As this consciousness shift coalesces into action, we find ourselves running up against the inflexibility of a system where the pursuit of profit has killed the drive for innovation. It’s species-wide maladaptivity and we’re borrowing to pay for the privilege. As humanity struggles to evolve in a rapidly changing landscape, entrenched corporate and political interests push back against us with everything they have. Why? Because if we grow into something greater than mere consumers, then the primitively accumulated wealth and privilege of the upper class will wither into irrelevance.

It’s great to argue over visions of a peaceful new world sprouting from the ashes of the empire. These are discussions that need to happen and I find it incredibly encouraging how much they abound these days, even in completely mainstream locales. But there’s something we need to push out of the way before any of us can begin laying cornerstones. If we approach this monumental task through the framework of consumerism, then we have already lost. We can’t afford to let a vested interest in stagnation sell our ideas back to us, de-fanged and castrated. Don’t let them tell you that spending a few more dollars a pound for “humane meat” is the answer to that sinking feeling in your gut when you first saw raw footage of a steer bleeding out on the kill floor of an Iowa abbatoir. You can’t buy revolution at the supermarket. You can’t vote it into office. You won’t read about it in articles from the vanguard party’s newspaper. There will be no hyperlinks to it on this blog. Revolution starts with taking responsibility for changing yourself from the inside out, not giving it up to someone else in the hopes that they’ll change the world to suit you. Real change isn’t safe but you’re not the only one who wants it. Look around. Talk to people. Find something you can lock arms over. And if you’re the last one out of the era of corporatist militarism, please make sure you turn out the lights. After all, we’re going green.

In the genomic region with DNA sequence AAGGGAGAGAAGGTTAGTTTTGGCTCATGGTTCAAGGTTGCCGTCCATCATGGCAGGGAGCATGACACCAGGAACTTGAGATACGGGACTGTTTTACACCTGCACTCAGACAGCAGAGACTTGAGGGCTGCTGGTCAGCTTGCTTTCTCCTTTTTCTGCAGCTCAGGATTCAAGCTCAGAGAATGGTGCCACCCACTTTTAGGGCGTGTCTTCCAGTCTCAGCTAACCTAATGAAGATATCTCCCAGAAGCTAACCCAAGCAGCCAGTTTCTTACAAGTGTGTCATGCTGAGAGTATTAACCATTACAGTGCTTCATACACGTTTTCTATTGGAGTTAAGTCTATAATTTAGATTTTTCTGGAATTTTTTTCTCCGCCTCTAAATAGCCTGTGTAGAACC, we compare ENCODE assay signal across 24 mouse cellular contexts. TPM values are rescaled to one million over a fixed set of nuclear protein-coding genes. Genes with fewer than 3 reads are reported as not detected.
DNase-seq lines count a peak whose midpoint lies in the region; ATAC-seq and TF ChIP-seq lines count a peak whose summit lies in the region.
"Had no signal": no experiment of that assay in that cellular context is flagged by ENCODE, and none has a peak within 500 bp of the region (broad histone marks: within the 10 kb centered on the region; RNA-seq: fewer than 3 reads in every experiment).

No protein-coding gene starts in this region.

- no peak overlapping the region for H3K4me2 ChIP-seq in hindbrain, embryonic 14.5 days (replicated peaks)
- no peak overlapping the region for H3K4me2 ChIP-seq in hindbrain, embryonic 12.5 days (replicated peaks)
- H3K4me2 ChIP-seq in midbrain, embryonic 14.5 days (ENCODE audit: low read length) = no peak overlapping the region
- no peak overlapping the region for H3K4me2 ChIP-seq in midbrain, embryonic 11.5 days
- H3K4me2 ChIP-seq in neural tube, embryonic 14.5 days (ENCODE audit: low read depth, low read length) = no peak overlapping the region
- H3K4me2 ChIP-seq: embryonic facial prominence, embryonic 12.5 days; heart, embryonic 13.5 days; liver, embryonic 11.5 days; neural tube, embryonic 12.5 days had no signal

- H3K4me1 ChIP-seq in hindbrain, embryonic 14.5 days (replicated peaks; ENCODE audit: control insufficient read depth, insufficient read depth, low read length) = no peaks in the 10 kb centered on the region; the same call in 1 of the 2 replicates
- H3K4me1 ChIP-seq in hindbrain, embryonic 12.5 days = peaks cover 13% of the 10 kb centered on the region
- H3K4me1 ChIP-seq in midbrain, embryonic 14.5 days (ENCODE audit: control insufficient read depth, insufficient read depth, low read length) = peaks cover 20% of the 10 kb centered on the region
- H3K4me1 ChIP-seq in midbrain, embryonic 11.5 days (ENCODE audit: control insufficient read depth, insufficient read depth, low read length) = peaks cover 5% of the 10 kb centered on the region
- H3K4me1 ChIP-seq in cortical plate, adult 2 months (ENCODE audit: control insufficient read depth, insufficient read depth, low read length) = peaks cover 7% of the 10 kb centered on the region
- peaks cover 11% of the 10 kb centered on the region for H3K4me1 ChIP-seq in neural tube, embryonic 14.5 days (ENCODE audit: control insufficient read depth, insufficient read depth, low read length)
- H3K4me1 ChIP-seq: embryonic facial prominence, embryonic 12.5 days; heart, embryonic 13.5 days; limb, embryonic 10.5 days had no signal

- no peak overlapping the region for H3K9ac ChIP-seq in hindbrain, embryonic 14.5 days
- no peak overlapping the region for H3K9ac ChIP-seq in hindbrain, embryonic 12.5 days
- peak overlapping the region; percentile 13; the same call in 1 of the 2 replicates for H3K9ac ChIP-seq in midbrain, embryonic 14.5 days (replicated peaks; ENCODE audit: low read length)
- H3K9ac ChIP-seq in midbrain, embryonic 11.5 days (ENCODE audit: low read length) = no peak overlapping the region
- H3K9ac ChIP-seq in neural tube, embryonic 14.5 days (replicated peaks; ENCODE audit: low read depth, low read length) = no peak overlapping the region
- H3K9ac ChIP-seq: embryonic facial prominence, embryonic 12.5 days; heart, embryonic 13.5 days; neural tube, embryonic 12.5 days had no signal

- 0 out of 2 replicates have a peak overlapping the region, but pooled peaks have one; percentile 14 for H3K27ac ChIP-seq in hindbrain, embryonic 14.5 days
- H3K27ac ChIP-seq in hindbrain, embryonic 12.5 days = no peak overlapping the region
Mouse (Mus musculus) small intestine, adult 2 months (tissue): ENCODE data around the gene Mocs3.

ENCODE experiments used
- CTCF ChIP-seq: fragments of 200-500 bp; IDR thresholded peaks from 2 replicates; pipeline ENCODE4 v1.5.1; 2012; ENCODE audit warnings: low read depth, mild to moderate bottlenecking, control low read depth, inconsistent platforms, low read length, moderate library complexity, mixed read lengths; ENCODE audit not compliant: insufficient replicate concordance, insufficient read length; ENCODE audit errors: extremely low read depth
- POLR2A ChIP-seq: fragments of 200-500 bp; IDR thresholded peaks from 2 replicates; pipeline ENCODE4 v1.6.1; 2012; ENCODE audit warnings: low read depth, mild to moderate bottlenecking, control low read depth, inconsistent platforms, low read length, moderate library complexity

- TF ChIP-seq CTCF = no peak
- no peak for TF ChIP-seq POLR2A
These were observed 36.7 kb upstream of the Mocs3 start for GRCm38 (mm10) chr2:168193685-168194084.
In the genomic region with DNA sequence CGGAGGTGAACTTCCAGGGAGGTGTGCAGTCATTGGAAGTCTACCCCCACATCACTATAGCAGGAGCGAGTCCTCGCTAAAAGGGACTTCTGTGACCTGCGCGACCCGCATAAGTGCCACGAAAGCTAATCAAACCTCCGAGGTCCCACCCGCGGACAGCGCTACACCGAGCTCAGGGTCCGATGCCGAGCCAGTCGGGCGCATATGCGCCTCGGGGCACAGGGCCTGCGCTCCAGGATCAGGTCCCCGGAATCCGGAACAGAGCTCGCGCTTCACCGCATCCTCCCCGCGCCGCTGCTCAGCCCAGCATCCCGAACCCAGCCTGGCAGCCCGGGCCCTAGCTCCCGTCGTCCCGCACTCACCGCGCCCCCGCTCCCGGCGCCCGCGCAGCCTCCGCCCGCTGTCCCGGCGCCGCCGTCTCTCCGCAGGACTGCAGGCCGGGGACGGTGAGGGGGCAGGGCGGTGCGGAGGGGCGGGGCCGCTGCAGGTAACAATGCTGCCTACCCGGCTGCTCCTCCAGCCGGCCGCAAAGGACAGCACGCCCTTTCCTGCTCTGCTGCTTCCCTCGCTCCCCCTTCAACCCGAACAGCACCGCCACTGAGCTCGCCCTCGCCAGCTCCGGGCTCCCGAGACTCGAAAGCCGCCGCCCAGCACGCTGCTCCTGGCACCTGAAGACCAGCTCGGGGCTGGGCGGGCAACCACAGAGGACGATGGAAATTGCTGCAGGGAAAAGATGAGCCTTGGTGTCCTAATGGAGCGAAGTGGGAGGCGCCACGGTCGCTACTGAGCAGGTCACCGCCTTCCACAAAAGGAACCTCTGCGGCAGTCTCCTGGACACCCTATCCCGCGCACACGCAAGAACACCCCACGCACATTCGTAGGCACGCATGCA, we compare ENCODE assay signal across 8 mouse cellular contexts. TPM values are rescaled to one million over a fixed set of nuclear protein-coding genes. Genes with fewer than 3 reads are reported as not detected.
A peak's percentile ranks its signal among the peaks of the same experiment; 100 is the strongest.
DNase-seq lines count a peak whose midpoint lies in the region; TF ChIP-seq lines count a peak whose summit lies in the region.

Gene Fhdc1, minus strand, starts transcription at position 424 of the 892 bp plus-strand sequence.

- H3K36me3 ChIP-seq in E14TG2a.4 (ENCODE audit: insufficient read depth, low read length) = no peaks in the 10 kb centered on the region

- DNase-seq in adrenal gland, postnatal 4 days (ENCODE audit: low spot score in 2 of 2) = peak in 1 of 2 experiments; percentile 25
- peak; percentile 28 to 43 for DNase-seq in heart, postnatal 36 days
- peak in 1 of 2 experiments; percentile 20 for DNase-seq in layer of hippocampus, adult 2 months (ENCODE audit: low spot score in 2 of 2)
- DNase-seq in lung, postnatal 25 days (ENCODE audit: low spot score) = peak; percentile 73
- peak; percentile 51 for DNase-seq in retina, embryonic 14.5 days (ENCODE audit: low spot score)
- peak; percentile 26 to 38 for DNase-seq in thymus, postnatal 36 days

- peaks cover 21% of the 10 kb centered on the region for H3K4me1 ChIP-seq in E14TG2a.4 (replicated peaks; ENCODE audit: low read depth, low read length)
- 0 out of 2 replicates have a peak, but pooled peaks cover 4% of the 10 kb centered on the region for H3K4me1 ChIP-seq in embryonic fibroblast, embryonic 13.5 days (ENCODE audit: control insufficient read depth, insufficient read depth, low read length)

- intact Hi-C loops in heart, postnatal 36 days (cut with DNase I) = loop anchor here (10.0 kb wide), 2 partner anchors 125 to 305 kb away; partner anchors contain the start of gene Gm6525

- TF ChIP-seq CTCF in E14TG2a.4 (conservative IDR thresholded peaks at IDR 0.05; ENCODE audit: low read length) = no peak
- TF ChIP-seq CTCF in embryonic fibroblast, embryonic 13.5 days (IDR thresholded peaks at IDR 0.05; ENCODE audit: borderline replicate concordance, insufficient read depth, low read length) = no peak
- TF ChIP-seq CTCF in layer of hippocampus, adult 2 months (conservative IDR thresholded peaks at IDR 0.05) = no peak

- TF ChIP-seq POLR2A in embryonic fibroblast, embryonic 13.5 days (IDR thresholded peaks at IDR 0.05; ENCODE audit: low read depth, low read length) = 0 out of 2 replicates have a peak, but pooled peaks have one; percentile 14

I Support More Troops Than You

May 30, 2011

Ah, Memorial Day. The day when Americans fire up the grill, slap an extra magnetic ribbon on the SUV and try to achieve that perfect zen state of drunkeness where they can actually sit through nine innings of professional baseball. Although hold on…I feel like there’s something I’m forgetting here beyond the day off work…oh, that’s right! Let’s not forget the true spirit of Memorial Day. The thing that holds our great country together in exhilirating national lockstep: celebrating the bad decisions made by young men who were either too ignorant to understand or too cynical to care about the consequences of their actions.